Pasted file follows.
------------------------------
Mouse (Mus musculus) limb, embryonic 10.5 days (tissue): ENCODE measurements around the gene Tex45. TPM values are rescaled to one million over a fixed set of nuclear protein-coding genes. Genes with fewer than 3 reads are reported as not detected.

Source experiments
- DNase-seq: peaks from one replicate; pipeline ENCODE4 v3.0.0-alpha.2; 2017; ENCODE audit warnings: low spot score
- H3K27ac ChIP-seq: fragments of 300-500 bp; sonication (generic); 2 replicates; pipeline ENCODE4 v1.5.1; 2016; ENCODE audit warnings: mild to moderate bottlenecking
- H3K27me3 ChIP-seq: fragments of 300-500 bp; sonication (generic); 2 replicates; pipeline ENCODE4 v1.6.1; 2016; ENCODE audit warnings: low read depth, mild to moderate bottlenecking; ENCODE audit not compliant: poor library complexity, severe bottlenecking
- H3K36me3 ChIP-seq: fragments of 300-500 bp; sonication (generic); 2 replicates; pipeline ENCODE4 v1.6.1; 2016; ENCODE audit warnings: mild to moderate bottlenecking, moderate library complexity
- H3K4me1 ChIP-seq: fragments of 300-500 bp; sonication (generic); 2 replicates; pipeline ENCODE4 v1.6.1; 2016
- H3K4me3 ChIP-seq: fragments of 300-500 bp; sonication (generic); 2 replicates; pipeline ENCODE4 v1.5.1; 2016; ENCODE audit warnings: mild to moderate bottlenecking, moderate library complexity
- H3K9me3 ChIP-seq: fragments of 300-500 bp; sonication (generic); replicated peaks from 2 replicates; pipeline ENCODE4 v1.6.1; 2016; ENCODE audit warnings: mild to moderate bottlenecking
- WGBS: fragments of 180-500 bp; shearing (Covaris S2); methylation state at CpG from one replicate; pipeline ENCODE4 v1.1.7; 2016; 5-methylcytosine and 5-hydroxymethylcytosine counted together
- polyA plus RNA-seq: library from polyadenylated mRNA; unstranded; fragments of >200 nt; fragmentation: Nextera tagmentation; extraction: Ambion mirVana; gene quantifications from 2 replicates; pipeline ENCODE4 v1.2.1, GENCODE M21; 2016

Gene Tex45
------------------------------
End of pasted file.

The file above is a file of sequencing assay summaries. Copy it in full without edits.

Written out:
Mouse (Mus musculus) limb, embryonic 10.5 days (tissue): ENCODE measurements around the gene Tex45. TPM values are rescaled to one million over a fixed set of nuclear protein-coding genes. Genes with fewer than 3 reads are reported as not detected.

Source experiments
- DNase-seq: peaks from one replicate; pipeline ENCODE4 v3.0.0-alpha.2; 2017; ENCODE audit warnings: low spot score
- H3K27ac ChIP-seq: fragments of 300-500 bp; sonication (generic); 2 replicates; pipeline ENCODE4 v1.5.1; 2016; ENCODE audit warnings: mild to moderate bottlenecking
- H3K27me3 ChIP-seq: fragments of 300-500 bp; sonication (generic); 2 replicates; pipeline ENCODE4 v1.6.1; 2016; ENCODE audit warnings: low read depth, mild to moderate bottlenecking; ENCODE audit not compliant: poor library complexity, severe bottlenecking
- H3K36me3 ChIP-seq: fragments of 300-500 bp; sonication (generic); 2 replicates; pipeline ENCODE4 v1.6.1; 2016; ENCODE audit warnings: mild to moderate bottlenecking, moderate library complexity
- H3K4me1 ChIP-seq: fragments of 300-500 bp; sonication (generic); 2 replicates; pipeline ENCODE4 v1.6.1; 2016
- H3K4me3 ChIP-seq: fragments of 300-500 bp; sonication (generic); 2 replicates; pipeline ENCODE4 v1.5.1; 2016; ENCODE audit warnings: mild to moderate bottlenecking, moderate library complexity
- H3K9me3 ChIP-seq: fragments of 300-500 bp; sonication (generic); replicated peaks from 2 replicates; pipeline ENCODE4 v1.6.1; 2016; ENCODE audit warnings: mild to moderate bottlenecking
- WGBS: fragments of 180-500 bp; shearing (Covaris S2); methylation state at CpG from one replicate; pipeline ENCODE4 v1.1.7; 2016; 5-methylcytosine and 5-hydroxymethylcytosine counted together
- polyA plus RNA-seq: library from polyadenylated mRNA; unstranded; fragments of >200 nt; fragmentation: Nextera tagmentation; extraction: Ambion mirVana; gene quantifications from 2 replicates; pipeline ENCODE4 v1.2.1, GENCODE M21; 2016

Gene Tex45